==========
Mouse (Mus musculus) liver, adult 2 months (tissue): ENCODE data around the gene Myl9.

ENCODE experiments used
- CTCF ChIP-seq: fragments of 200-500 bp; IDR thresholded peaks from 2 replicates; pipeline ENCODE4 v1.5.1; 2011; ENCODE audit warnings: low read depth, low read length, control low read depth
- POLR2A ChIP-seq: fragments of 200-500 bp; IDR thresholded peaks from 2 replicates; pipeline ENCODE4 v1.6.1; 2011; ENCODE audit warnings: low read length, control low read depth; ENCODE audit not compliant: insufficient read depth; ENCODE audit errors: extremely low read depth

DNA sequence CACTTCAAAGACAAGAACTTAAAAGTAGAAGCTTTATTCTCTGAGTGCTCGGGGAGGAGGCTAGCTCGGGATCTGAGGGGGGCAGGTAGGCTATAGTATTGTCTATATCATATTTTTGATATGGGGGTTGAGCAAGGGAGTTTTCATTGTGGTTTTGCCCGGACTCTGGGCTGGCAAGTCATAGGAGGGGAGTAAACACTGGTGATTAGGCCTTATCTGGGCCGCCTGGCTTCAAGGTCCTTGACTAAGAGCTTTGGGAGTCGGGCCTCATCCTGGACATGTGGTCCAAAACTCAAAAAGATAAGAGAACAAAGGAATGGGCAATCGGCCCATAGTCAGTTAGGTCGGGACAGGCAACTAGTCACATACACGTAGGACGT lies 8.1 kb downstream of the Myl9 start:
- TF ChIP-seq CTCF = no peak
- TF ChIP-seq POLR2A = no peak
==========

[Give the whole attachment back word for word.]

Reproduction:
Mouse (Mus musculus) liver, adult 2 months (tissue): ENCODE data around the gene Myl9.

ENCODE experiments used
- CTCF ChIP-seq: fragments of 200-500 bp; IDR thresholded peaks from 2 replicates; pipeline ENCODE4 v1.5.1; 2011; ENCODE audit warnings: low read depth, low read length, control low read depth
- POLR2A ChIP-seq: fragments of 200-500 bp; IDR thresholded peaks from 2 replicates; pipeline ENCODE4 v1.6.1; 2011; ENCODE audit warnings: low read length, control low read depth; ENCODE audit not compliant: insufficient read depth; ENCODE audit errors: extremely low read depth

DNA sequence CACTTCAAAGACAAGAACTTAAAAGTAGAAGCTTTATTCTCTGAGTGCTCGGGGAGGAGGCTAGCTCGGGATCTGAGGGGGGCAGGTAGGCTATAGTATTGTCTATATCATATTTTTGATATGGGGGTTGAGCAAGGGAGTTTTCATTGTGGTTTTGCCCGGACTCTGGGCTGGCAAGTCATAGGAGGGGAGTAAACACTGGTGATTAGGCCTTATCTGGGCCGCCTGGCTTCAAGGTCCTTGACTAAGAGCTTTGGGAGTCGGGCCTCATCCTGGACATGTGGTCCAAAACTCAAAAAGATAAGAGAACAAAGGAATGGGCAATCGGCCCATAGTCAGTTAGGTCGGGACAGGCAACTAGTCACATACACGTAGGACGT lies 8.1 kb downstream of the Myl9 start:
- TF ChIP-seq CTCF = no peak
- TF ChIP-seq POLR2A = no peak